Youth’s UN rights breached, says judge

March 17, 2017 | By More

A judge has ordered the immediate release of an 18-year-old held in solitary detention in the Christchurch Police Station cells for seven days.

Judge Robert Murfitt said today he believed the continuing detention of the teenager by himself in the police cells was breaching the United Nations Convention on the Rights of the Child.

The judge took rapid measures to get the youth released when all efforts failed to find him somewhere to go while remanded on bail.

He stood the case down for three hours and had inquiries made to see if he could stay with family, but an aunt could not be reached, and the youth’s mother was asked if he could stay with her on a “supported bail arrangement”.

The mother did not arrive at court for the later sitting, and the judge said he was not willing to continue holding the youth in custody any longer.

The serious offending – a sexual violation by rape – that brought the teenager into the Youth Court in the first place, had taken place two years ago. Since then, there had been nothing to indicate he posed a risk to public safety.

“I’m very concerned about the risk to your own safety and the obligation of the court to comply with the United Nations convention,” he said, releasing the youth on bail with a condition that he report twice a week to his social worker, or at other times as directed.

The youth will have to return to the Youth Court on March 23.

There are no beds available for the teenager in the youth justice facility at Te Puna Wai, south of Christchurch, and no address for him in the community.

The police were opposed to him remaining in the cells at the central police station any longer. The senior constable at today’s Youth Court sitting told Judge Robert Murfitt: “From the police perspective, this is not satisfactory – seven days in the cells and it’s not a hotel.”

The youth faced the prospect of a second weekend locked alone in a cell unless a place could be found for him.

When he saw the youth at a remand appearance three days ago, Judge Murfitt heard that he had been confined to the cell, without any books, music, pens, or paper.

When the judge asked the youth whether anything had changed today, he replied that he had been given a book by his mother. He had been reading “Divergent”, a futuristic thriller in which a young woman joins a revolt against a cruel, authoritarian government.

Youth advocate Colin Easton said there were still no beds available for the youth.

Judge Murfitt said: “The court, as an agency of the State, has an obligation to comply with the United Nations Convention on the Rights of the Child. The solitary detention of a young man like [suppressed] in the police cells for such an extended period of time is totally unacceptable and does not comply with the State’s obligations under that convention.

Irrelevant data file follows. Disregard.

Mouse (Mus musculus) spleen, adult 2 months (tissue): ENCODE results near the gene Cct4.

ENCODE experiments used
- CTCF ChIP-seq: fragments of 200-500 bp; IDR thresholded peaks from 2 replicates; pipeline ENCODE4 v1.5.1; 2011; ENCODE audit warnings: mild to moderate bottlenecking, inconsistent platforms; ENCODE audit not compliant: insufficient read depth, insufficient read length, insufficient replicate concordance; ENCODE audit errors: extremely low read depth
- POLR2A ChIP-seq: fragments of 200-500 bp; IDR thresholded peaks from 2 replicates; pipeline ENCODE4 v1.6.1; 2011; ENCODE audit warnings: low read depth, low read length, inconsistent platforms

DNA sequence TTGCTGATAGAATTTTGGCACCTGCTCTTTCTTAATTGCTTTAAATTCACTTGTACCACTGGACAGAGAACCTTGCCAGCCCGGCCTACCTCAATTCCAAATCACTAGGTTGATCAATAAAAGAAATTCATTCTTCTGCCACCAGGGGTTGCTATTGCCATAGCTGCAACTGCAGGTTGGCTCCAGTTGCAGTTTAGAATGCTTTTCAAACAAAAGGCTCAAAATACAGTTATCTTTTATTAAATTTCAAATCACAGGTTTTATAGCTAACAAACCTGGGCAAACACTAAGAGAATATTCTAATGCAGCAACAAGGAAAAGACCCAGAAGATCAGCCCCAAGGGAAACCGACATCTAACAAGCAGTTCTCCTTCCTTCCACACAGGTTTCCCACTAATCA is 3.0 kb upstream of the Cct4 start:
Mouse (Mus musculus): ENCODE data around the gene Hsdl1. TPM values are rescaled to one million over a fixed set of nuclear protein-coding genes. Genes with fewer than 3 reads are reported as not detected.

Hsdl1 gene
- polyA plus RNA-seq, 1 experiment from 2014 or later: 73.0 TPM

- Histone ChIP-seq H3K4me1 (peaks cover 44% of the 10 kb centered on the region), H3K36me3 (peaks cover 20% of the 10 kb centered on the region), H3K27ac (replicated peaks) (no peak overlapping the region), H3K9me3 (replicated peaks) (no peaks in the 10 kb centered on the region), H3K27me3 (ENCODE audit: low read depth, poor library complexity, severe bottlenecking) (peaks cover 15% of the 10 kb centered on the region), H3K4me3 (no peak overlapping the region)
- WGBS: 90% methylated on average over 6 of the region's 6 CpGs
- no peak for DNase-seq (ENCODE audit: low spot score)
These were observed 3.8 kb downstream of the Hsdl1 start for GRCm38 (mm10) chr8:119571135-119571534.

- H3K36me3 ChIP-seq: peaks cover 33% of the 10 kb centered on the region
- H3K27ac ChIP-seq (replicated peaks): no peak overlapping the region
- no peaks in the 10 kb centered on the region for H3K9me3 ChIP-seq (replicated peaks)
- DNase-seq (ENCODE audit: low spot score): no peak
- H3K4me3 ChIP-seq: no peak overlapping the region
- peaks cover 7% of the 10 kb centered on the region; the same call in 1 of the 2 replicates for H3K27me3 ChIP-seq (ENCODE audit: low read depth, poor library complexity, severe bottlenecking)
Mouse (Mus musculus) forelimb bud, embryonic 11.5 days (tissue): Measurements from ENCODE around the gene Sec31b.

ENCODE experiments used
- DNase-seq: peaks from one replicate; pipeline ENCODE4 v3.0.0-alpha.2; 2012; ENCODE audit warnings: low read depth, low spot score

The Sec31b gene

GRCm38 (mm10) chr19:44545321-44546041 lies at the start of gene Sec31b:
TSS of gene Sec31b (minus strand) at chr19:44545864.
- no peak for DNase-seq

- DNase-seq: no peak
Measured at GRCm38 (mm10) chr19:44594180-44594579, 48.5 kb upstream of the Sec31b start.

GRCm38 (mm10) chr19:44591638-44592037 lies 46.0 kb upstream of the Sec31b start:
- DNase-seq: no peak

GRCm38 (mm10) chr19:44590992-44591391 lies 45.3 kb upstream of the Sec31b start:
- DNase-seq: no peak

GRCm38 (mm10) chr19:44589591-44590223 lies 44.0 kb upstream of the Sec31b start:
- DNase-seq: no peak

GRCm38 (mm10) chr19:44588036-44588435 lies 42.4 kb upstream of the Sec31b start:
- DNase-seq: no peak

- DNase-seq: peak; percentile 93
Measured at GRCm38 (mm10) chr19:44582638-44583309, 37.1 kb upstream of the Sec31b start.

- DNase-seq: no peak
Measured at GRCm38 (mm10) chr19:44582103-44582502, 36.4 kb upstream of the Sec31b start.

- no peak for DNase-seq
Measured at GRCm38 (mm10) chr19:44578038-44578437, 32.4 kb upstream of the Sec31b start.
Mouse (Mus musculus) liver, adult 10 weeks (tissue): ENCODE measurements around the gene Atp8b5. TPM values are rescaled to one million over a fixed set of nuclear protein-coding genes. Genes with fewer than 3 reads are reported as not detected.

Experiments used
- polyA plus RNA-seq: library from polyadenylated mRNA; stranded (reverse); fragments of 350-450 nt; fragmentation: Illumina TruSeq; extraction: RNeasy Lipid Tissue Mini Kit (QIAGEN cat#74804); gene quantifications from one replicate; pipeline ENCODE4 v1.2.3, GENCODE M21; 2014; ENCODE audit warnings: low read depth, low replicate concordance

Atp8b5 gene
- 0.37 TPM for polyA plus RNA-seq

“The police today also oppose any further remand in custody.

“New Zealand’s history of youth suicide is a lamentable one and it is important that he not be left with a sense of abject hopelessness that might make him vulnerable. I am not prepared to continue his remand in custody in the police cells.”

He stood the case down for the social welfare authorities to check whether he could be placed with an aunt. The youth told the judge: “She told me to get in touch with her if I got in trouble again. She said she wanted to try to help me, and look after me.” The officials were unable to reach her.

The youth is now 18, but he offended when he was 16 and in the Youth Court jurisdiction. He committed a rape, which he admitted in the Youth Court, as well as some other relatively minor charges. His case remains in the Youth Court.

He has been under a therapeutic plan and regular Youth Court Judge Jane McMeeken has been taking a continuing interest in the case and judicially monitoring his rehabilitation.

Judge Murfitt said the youth was from a troubled family. His father is a sentenced prisoner and his mother had been a drug addict, though she is now “clean”.

The youth had been breaching his bail conditions and failing to comply with his obligations to attend his courses.

“His mother has thrown up her hands in dismay and has withdrawn her consent to have him stay at home,” said the judge.

Because no other places were available, he had ended up in the police cells last weekend.

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Category: Focus

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